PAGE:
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Grantee Research Project Results

Grantee Research Project Results

The Genetic Basis of Plant Morphological Variation: A Molecular and Genetic Examination of Maize and its Relatives

EPA Grant Number: U915211
Title: The Genetic Basis of Plant Morphological Variation: A Molecular and Genetic Examination of Maize and its Relatives
Investigators: Lukens, Lewis N.
Institution: University of Minnesota - Twin Cities
EPA Project Officer: Boddie, Georgette
Project Period: September 1, 1997 through September 1, 2000
Project Amount: $102,000
RFA: STAR Graduate Fellowships (1997)
Research Category: Fellowship - Molecular Biology/Genetics , Academic Fellowships , Biology/Life Sciences

Description:

Objective:

The domestication of grasses occurred independently in several different geographic areas, yielding such modern crops as rice, maize, wheat, and sorghum. These domestication events often resulted in the acquisition of common morphological characters such as enhanced stature and increased floret number. The objectives of this research project are to: (1) understand the genetic and molecular bases for these morphological changes, and I am using domesticated maize (Zea mays spp. mays) and its wild ancestor, teosinte (Zea mays spp. parviglumis), as a model system to investigate these changes; and (2) examine whether the same genes involved in the domestication of maize also contributed to the morphological variation found in wild species. The domestication of grasses occurred independently in several different geographic areas, yielding such modern crops as rice, maize, wheat, and sorghum. These domestication events often resulted in the acquisition of common morphological characters likesuch as enhanced stature and increased floret number. A major goal of my research is to understand the genetic and molecular bases for these morphological changes, and I am using domesticated maize (Zea mays spp. mays) and its wild ancestor, teosinte (Zea mays spp. parviglumis), as a model system to investigate these changes. I am also examining whether the same genes involved in the domestication of maize also contributed to the morphological variation found in wild species.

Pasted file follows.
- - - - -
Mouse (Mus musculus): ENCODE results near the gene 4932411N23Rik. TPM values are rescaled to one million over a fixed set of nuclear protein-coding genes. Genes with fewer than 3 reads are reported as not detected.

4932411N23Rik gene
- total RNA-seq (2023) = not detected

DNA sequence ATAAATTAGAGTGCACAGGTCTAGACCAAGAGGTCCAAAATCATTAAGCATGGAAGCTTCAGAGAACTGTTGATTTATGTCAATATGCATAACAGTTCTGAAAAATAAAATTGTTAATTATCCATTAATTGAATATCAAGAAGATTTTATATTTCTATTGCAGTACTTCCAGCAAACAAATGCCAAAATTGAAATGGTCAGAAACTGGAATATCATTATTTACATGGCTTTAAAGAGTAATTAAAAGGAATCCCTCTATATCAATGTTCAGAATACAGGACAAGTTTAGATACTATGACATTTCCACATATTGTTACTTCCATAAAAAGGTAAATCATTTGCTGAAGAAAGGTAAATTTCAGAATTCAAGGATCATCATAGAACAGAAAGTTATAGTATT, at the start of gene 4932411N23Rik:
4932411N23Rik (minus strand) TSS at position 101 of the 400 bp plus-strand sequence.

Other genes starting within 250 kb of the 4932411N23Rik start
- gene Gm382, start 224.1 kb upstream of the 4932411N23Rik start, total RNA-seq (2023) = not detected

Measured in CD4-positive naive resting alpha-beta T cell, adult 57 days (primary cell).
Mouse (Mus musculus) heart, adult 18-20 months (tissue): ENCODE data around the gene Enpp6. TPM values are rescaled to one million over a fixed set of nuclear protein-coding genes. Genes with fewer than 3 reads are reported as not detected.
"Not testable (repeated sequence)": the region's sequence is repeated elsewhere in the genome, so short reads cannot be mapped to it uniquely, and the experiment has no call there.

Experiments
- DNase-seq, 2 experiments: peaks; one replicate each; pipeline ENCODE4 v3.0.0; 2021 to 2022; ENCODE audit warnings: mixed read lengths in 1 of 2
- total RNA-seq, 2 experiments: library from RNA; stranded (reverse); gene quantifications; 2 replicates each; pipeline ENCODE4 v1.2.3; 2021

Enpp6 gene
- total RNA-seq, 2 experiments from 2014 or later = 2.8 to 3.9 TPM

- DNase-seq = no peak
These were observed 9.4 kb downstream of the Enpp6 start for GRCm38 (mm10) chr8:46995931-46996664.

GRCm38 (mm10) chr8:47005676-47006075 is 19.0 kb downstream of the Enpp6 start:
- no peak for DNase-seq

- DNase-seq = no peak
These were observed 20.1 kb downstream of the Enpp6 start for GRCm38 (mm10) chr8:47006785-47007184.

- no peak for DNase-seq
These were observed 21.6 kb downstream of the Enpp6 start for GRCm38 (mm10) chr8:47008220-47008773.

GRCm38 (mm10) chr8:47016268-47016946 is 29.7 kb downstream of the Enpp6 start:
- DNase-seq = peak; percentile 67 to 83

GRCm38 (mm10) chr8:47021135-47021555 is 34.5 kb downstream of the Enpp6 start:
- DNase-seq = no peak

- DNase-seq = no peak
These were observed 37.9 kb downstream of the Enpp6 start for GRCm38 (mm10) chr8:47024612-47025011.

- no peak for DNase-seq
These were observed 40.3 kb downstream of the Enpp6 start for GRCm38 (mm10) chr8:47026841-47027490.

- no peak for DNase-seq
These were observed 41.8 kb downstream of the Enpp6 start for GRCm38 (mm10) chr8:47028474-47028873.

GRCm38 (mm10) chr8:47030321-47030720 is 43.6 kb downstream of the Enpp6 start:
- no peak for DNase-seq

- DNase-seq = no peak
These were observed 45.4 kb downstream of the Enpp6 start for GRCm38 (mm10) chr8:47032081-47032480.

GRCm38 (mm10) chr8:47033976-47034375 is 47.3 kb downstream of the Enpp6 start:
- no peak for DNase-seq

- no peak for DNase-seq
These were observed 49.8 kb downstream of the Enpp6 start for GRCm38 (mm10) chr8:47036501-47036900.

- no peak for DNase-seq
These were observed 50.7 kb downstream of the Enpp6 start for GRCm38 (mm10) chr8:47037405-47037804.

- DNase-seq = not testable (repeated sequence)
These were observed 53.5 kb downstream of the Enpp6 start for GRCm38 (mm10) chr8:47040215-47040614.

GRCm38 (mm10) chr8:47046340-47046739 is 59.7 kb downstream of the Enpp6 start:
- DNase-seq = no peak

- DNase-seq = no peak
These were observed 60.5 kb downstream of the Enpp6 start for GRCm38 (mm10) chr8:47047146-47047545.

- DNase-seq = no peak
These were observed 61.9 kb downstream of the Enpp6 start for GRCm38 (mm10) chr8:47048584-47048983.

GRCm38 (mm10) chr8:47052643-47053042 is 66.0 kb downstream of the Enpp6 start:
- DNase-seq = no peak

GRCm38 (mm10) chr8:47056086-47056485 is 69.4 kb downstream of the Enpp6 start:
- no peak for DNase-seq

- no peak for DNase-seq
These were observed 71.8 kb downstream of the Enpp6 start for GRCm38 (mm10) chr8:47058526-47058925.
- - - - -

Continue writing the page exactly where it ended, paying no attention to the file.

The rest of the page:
Approach:

Previous work has identified five quantitative trait loci QTL (quantitative trait loci QTL), which contribute to the morphological evolution of maize. To test for epistasis and allele-specific environmental responses among QTL involved in maize evolution, two QTL, which account for much of the morphological variation in a maize x teosinte F2 population were introgressed into an isogenic maize background. The four homozygous classes for the two QTL were grown in two environments, and three morphological traits and the level of mRNA accumulation for one QTL were measured. To determine the pattern of nucleotide change within the gene allelic to one QTL, tb1, and to test whether the gene or a certain domain of the gene has evolved under positive selection in wild species, tb1 sequences were cloned from diverse taxa and analyzed using molecular evolutionary analyses.

Supplemental Keywords:

fellowship, plant morphological variation, maize, domestication, morphological evolution, quantitative trait loci, QTL.

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The perspectives, information and conclusions conveyed in research project abstracts, progress reports, final reports, journal abstracts and journal publications convey the viewpoints of the principal investigator and may not represent the views and policies of ORD and EPA. Conclusions drawn by the principal investigators have not been reviewed by the Agency.

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